In House

Nature’s economy

by Caroline Schultz

As a billion birds are winging their way northward, many of us are feeling the tug of migration hot spots such as Point Pelee, Long Point, the Leslie Street Spit, the tip of the Bruce Peninsula, Thunder Cape and Prince Edward Point, and of green stop-offs – local woodlands, wetlands and backyards. There we know we will soon find beautiful biological light at the end of this cold and economically gloomy winter.

Spring birding is often focused on those small but flashy songbirds of May – avian jewels such as indigo buntings, scarlet tanagers, rose-breasted grosbeaks and yellow-rumped, magnolia and Cape May warblers. But these are the latecomers. The first migrants include waterfowl such as the tundra swans that descend like a snowstorm on the Long Point area from mid to late March. Ducks and geese soon join this flurry along the lower Great Lakes – hence the timing of the annual Waterfowl Festival at Presqu’ile Provincial Park in late March. Raptors, too, begin to arrive in March. Mark Stabb’s article, “Return of the raptors,” will inspire birders and birders-to-be to get an early taste of spring by heading to a key hawk-watching spot like Beamer Memorial Conservation Area in Grimsby.

The return of the birds, though, reminds us of their plight. Bridget Stutchbury’s article documents the decline of many boreal songbirds and the challenges that boreal-nesting species encounter along their migratory routes due to habitat loss and other hazards. The call is clear. These birds depend on adequate protection in our boreal forests to give them the best chance of surviving.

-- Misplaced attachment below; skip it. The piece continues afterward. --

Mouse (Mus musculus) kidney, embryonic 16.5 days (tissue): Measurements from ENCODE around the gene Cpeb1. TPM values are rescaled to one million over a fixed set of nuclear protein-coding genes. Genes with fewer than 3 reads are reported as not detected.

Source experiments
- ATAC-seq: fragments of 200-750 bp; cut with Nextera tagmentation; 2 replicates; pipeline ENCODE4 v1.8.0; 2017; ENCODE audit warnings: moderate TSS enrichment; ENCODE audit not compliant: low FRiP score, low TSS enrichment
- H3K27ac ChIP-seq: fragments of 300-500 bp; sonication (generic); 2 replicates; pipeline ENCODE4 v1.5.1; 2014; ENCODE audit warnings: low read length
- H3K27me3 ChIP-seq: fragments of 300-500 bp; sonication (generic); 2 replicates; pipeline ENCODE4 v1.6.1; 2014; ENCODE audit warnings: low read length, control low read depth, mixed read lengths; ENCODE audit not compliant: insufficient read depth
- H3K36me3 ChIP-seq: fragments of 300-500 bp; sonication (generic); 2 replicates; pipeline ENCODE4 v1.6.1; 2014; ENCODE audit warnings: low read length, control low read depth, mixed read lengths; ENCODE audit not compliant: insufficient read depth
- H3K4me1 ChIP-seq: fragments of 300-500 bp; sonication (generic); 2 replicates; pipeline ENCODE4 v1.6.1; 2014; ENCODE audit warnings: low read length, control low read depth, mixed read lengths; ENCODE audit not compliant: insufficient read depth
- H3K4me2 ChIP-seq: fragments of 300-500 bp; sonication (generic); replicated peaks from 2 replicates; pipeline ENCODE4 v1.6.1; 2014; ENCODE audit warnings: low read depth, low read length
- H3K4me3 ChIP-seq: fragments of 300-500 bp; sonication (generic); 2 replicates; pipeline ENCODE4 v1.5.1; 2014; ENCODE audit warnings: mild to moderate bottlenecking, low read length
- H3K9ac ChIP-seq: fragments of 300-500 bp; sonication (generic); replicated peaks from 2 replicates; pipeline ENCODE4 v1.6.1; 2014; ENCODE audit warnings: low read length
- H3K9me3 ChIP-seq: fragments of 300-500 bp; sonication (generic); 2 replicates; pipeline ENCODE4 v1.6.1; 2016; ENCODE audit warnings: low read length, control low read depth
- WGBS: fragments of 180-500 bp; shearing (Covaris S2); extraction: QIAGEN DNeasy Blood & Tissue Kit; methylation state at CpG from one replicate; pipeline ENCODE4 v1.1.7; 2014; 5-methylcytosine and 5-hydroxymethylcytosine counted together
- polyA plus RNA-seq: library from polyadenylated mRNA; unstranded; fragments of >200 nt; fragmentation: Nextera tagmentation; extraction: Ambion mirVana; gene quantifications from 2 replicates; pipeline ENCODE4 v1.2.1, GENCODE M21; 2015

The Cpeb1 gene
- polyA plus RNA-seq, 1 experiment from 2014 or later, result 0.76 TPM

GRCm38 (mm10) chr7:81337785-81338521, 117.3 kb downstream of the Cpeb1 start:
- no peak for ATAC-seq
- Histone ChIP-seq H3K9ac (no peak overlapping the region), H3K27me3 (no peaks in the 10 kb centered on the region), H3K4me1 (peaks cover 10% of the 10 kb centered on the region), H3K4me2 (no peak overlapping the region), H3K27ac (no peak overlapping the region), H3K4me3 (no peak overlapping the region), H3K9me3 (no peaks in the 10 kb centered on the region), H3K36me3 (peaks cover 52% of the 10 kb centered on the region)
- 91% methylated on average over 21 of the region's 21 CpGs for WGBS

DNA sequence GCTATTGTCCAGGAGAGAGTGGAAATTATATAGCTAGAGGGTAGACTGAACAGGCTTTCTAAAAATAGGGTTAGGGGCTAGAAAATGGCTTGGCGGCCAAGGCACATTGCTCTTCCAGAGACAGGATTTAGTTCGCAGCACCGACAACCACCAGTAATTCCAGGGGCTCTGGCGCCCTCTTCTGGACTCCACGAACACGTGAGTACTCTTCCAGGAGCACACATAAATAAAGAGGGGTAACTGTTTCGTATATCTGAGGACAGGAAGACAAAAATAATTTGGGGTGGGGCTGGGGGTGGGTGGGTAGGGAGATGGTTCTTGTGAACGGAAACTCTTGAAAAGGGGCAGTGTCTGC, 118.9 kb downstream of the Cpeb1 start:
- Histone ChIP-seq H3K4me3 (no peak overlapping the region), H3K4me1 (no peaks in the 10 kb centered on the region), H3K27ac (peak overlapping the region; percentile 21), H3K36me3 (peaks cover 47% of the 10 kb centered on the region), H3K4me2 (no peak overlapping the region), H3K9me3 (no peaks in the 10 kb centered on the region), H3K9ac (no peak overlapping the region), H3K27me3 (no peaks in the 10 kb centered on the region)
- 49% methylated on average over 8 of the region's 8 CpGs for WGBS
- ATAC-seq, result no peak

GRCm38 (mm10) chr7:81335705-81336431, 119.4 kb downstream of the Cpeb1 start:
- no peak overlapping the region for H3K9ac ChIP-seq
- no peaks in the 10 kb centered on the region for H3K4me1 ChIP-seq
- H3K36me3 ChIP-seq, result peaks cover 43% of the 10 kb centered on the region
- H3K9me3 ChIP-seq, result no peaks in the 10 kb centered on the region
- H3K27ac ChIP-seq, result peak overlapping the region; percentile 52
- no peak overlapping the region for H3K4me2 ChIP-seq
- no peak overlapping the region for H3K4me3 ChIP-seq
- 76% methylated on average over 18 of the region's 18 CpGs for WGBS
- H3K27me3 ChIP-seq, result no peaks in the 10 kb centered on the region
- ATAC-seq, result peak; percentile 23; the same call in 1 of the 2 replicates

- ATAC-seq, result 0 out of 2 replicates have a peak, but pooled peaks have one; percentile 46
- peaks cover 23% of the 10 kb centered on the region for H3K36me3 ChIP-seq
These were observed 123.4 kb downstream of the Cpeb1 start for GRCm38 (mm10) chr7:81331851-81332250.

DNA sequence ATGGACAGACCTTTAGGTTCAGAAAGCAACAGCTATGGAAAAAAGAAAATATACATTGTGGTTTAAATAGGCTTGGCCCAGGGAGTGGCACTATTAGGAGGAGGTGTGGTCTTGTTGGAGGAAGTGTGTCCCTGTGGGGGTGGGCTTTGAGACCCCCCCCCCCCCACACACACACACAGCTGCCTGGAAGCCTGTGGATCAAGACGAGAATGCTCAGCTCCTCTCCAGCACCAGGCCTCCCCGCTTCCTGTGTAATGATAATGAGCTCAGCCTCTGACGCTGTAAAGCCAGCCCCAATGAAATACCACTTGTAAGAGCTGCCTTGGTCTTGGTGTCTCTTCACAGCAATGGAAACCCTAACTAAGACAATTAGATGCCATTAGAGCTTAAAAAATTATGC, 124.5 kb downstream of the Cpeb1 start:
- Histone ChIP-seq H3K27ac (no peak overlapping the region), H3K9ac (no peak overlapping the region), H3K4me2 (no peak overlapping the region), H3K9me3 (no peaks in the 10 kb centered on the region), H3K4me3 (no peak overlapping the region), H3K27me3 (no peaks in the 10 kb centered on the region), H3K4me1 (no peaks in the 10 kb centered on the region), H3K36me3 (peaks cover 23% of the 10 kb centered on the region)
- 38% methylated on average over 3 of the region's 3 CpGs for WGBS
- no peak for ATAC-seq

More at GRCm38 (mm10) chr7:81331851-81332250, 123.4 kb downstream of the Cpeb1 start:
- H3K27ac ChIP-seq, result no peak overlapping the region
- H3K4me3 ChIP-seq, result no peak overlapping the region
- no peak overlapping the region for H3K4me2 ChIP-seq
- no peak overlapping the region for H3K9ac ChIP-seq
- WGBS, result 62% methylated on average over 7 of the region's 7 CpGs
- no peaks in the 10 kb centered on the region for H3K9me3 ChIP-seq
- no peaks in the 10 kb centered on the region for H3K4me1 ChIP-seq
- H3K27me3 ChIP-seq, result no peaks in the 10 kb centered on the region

Birds returning this spring are coming back to a country and province sobered by the financial crisis and the spectre of a long economic recession. The events that triggered the crisis, such as the folly of sub-prime mortgages, send a message that we cannot spend more than we can afford – as nations or as individuals. We need to learn the same lesson when it comes to squandering our natural capital. Forests, wetlands, waters and wildlife provide us with goods and services essential to life – clean water, clean air, pollinators, the capturing and storing of carbon, to name a few. When we rob nature’s bank of its capital by extracting more resources in an unsustainable way, emitting more greenhouse gases into the atmosphere and paving over natural areas, we lose in the long run.

So let’s take a lesson from the birds and from the mistakes we have made and begin investing in nature and rebuilding our natural capital to sustain us and the diversity of life we depend on. We can also recession-proof ourselves by staying closer to home this year and enjoying what nature in Ontario has to offer – starting this spring with bird migration.

Caroline Schultz

Caroline Schultz is the executive director of Ontario Nature.

Contributors

Bridget StutchburyIn her feature, “The incredible journey,” Bridget Stutchbury, a professor at York University, describes the disturbing decline of Ontario’s songbirds. “What makes boreal songbirds so mysterious and interesting to write about is that many of us see them only fleetingly during their amazing migration.” Stutchbury’s articles have appeared in The New York Times and National Wildlife. Her book, Silence of the Songbirds, was a finalist for the Governor General’s Award in 2007.

contribs_wellsJeffrey Wells is director of science and policy for the Boreal Songbird Initiative. In his article, “The fall of the wild” Wells recounts his recording adventure on the Albany River. “This was the first place I have ever recorded bird sounds without the sounds of civilization intruding. “I treasure every moment I get to spend in the Boreal because it is one of the last great unspoiled forests left on earth.”

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